How to Write a Nested If Else Statement in R (With Examples)


The ifelse() function in base R can be used to write quick if-else statements. This function uses the following syntax:

ifelse(test, yes, no)

where:

  • test: A logical test
  • yes: The value to return if the logical test is True
  • no: The value to return if the logical test is False

This tutorial explains how to use this function to write if else statements along with nested if else statements in R, using the following data frame:

#create data frame
df <- data.frame(team = c('A', 'A', 'B', 'B', 'B', 'C', 'D'),
                 points = c(4, 7, 8, 8, 8, 9, 12),
                 rebounds = c(3, 3, 4, 4, 6, 7, 7))

#view data frame
df

  team points rebounds
1    A      4        3
2    A      7        3
3    B      8        4
4    B      8        4
5    B      8        6
6    C      9        7
7    D     12        7

Example 1: How to Write a Basic If Else Statement

The following code shows how to create a new column in the data frame whose value is based off the value in the ‘team’ column:

#create new column in data frame
df$rating <- ifelse(df$team == 'A', 'great', 'bad')

#view data frame
df

  team points rebounds rating
1    A      4        3  great
2    A      7        3  great
3    B      8        4    bad
4    B      8        4    bad
5    B      8        6    bad
6    C      9        7    bad
7    D     12        7    bad

This simple ifelse statement tells R to do the following:

  • If the value in the team column is ‘A’ then give the player a rating of ‘great.’
  • Else, give the player a rating of ‘bad.’

Example 2: How to Write a Nested If Else Statement

The following code shows how to create a new column in the data frame by writing a nested if else statement:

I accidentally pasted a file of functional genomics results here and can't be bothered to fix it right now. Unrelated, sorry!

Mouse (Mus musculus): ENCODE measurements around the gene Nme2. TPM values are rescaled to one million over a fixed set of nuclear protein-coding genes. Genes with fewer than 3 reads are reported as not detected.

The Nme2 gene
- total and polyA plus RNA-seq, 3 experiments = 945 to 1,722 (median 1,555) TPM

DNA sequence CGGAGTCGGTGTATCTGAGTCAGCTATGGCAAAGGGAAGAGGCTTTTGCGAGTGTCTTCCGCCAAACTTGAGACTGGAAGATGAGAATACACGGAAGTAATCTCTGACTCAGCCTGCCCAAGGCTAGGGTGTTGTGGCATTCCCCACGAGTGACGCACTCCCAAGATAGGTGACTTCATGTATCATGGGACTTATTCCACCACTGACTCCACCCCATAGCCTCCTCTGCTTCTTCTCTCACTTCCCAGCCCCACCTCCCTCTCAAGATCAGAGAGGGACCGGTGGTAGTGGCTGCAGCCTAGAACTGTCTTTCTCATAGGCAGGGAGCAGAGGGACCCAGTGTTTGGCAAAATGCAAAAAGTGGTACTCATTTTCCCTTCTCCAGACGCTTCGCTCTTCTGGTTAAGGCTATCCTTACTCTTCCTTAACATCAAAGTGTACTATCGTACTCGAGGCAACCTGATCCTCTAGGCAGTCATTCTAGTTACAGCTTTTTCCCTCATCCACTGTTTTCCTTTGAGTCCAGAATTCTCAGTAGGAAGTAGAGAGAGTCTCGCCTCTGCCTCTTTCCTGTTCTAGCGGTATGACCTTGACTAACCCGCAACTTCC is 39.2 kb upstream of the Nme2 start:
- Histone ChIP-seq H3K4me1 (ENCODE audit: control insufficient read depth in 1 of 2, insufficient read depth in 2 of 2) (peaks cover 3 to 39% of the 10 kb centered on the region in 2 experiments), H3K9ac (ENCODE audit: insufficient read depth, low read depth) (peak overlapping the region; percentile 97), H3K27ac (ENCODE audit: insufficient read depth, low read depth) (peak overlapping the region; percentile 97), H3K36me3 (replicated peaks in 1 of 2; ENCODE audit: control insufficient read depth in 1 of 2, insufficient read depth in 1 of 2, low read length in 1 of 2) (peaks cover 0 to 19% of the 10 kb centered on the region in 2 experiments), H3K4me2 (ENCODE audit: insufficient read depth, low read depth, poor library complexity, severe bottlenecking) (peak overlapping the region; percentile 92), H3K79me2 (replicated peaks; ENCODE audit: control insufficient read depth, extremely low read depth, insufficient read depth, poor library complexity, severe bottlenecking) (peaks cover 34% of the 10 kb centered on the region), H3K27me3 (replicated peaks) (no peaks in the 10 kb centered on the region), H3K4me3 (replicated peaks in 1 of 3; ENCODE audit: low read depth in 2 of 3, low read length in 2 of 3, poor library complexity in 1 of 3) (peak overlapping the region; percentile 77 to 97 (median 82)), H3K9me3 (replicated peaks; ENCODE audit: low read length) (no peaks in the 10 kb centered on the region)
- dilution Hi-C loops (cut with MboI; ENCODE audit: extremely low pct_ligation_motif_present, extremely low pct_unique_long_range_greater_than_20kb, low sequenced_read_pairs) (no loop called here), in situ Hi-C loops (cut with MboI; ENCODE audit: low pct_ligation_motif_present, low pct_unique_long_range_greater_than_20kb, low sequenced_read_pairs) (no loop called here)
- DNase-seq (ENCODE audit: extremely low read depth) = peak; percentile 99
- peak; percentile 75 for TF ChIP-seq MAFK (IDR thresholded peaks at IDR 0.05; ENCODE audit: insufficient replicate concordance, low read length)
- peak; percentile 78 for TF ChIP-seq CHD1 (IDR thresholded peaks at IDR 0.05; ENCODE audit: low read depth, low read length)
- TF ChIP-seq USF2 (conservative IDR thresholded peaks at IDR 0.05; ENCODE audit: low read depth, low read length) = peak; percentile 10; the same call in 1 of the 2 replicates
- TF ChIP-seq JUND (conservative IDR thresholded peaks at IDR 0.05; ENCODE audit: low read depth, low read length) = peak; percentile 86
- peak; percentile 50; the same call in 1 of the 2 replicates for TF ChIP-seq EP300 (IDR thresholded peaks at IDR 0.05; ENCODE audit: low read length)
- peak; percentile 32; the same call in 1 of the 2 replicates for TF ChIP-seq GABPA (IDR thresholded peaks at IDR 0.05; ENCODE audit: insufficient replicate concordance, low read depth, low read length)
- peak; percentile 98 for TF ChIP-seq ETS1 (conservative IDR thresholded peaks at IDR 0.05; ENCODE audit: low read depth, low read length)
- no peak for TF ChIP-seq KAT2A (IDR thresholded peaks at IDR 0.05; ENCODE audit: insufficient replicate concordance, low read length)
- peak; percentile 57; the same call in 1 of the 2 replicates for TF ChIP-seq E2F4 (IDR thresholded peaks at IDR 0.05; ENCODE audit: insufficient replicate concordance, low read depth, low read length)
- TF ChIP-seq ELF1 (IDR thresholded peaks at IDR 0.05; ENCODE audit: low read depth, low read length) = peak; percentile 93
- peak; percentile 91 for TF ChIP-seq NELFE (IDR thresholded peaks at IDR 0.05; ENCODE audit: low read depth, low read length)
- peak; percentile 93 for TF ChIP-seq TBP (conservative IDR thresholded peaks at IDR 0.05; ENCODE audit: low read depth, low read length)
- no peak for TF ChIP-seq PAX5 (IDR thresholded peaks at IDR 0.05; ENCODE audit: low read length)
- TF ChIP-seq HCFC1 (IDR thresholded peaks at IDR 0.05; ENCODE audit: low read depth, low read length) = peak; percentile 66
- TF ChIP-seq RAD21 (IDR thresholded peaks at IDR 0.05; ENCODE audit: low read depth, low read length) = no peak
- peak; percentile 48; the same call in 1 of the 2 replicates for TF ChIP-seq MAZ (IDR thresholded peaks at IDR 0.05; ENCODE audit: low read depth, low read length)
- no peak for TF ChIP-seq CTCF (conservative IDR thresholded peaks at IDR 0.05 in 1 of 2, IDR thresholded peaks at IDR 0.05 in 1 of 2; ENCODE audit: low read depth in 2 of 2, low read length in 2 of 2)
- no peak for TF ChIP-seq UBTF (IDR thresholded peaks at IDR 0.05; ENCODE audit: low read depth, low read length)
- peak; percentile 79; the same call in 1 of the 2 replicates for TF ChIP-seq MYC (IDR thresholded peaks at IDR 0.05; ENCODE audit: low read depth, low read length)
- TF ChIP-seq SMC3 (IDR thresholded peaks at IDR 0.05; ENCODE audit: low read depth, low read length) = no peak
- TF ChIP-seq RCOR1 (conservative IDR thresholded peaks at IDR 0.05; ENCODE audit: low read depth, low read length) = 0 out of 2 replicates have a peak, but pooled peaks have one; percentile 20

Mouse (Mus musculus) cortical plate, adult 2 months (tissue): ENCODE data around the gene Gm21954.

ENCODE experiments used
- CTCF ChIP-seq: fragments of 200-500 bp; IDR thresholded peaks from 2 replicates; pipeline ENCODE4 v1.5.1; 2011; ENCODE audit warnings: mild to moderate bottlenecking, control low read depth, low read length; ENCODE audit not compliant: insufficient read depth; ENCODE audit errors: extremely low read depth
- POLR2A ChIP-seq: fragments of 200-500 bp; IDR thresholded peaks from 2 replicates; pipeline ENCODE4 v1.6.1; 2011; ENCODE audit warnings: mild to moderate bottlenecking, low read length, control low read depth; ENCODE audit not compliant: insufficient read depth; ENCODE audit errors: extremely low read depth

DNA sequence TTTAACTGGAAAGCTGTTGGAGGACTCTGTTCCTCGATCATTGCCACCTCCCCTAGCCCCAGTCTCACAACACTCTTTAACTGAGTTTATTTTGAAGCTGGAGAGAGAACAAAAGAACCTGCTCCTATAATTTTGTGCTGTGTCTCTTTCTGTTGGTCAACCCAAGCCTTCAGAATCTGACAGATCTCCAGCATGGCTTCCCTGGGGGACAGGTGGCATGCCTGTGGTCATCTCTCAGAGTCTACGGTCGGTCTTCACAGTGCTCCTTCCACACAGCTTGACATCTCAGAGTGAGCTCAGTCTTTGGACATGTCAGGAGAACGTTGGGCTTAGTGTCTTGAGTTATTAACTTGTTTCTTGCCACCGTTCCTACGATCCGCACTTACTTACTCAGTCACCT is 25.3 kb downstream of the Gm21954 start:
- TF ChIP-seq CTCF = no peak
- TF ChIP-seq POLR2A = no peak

#create new column in data frame
df$rating <- ifelse(df$team == 'A', 'great',
               ifelse(df$team == 'B', 'OK', 'bad'))

#view data frame
df

  team points rebounds rating
1    A      4        3  great
2    A      7        3  great
3    B      8        4     OK
4    B      8        4     OK
5    B      8        6     OK
6    C      9        7    bad
7    D     12        7    bad

This nested ifelse statement tells R to do the following:

  • If the value in the team column is ‘A’ then give the player a rating of ‘great.’
  • Else, if the value in the team column is ‘B’ then give the player a rating of ‘OK.’
  • Else, give the player a rating of ‘bad.’

Example 3: How to Write Longer Nested If Else Statements

The following code shows how to create a new column in the data frame by writing an even longer nested if else statement:

#create new column in data frame
df$rating <- ifelse(df$team == 'A', 'great',
               ifelse(df$team == 'B', 'OK',
                 ifelse(df$team == 'C', 'decent', 'bad')))

#view data frame
df

  team points rebounds rating
1    A      4        3  great
2    A      7        3  great
3    B      8        4     OK
4    B      8        4     OK
5    B      8        6     OK
6    C      9        7 decent
7    D     12        7    bad

This nested ifelse statement tells R to do the following:

  • If the value in the team column is ‘A’ then give the player a rating of ‘great.’
  • Else, if the value in the team column is ‘B’ then give the player a rating of ‘OK.’
  • Else, if the value in the team column is ‘C’ then give the player a rating of ‘decent.’
  • Else, give the player a rating of ‘bad.’

Note that you can use this exact pattern to write nested ifelse statements as long as you’d like.

You can find more R tutorials here.

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